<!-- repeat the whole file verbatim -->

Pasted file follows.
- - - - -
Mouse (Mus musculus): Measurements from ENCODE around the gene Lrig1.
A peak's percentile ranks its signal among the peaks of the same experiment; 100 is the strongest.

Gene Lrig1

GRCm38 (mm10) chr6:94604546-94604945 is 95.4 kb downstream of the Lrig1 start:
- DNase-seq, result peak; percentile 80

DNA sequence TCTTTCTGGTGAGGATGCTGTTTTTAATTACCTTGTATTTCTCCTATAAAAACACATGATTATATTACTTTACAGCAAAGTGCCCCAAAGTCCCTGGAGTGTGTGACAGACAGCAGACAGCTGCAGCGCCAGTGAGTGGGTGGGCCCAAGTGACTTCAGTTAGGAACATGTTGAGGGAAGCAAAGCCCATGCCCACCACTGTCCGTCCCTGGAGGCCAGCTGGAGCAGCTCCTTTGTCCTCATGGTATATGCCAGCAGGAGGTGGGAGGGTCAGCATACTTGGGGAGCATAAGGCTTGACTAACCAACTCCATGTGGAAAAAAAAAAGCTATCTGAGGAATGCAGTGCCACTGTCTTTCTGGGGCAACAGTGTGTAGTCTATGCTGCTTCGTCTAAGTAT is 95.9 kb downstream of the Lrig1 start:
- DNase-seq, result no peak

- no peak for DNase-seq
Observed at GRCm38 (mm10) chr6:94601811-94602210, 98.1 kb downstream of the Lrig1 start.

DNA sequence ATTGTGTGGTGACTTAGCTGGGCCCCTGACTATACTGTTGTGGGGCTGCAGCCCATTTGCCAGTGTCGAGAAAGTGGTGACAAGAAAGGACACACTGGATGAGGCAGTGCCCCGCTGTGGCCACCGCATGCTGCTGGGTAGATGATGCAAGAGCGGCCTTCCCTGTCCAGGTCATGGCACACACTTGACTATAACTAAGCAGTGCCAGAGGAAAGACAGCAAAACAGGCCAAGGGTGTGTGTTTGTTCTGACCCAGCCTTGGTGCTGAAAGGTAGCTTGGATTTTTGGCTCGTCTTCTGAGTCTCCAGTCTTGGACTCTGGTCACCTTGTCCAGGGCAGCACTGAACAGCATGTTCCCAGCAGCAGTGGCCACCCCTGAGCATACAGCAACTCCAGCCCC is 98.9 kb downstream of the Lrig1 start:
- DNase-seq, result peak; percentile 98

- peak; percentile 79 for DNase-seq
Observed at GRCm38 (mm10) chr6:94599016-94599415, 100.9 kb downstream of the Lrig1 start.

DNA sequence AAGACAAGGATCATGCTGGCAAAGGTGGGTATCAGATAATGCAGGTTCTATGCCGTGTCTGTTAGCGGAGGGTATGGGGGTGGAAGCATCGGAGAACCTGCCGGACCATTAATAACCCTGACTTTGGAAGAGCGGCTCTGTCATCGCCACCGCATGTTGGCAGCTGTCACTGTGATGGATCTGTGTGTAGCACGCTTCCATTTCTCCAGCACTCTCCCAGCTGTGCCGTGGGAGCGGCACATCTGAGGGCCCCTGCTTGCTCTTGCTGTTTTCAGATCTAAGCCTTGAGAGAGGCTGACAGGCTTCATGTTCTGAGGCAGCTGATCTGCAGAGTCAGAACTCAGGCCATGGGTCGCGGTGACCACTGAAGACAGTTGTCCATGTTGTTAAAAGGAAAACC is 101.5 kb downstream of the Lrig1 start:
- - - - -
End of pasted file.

Mouse (Mus musculus): Measurements from ENCODE around the gene Lrig1.
A peak's percentile ranks its signal among the peaks of the same experiment; 100 is the strongest.

Gene Lrig1

GRCm38 (mm10) chr6:94604546-94604945 is 95.4 kb downstream of the Lrig1 start:
- DNase-seq, result peak; percentile 80

DNA sequence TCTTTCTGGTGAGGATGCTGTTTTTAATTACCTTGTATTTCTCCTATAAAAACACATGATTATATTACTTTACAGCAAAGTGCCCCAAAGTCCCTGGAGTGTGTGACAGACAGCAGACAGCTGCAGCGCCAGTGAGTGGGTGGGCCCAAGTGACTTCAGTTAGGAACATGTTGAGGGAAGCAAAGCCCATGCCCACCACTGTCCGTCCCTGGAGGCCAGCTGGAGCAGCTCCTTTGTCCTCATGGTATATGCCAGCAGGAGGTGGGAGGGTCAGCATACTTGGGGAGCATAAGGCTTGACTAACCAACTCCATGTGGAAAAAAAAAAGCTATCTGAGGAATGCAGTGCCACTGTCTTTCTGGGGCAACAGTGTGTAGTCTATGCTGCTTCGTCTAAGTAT is 95.9 kb downstream of the Lrig1 start:
- DNase-seq, result no peak

- no peak for DNase-seq
Observed at GRCm38 (mm10) chr6:94601811-94602210, 98.1 kb downstream of the Lrig1 start.

DNA sequence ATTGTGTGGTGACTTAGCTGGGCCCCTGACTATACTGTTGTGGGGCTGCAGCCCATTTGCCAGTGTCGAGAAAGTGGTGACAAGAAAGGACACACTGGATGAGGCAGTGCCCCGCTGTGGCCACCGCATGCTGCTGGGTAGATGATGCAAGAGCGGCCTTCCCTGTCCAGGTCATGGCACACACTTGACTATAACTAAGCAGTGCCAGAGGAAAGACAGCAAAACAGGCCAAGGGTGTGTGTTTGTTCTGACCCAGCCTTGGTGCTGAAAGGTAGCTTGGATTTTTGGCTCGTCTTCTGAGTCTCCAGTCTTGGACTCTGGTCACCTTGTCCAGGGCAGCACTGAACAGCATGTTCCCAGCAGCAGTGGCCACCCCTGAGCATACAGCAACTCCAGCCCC is 98.9 kb downstream of the Lrig1 start:
- DNase-seq, result peak; percentile 98

- peak; percentile 79 for DNase-seq
Observed at GRCm38 (mm10) chr6:94599016-94599415, 100.9 kb downstream of the Lrig1 start.

DNA sequence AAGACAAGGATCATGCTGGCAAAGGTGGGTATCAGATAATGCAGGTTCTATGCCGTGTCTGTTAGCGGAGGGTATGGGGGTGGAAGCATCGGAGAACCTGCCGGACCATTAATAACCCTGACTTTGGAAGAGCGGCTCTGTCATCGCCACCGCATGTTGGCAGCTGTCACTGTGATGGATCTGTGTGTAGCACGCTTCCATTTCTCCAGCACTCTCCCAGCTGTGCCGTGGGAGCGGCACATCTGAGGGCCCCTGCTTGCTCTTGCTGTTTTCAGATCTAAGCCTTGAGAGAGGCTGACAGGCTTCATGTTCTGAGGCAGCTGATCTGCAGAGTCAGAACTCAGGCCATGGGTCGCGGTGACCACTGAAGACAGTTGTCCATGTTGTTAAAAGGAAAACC is 101.5 kb downstream of the Lrig1 start: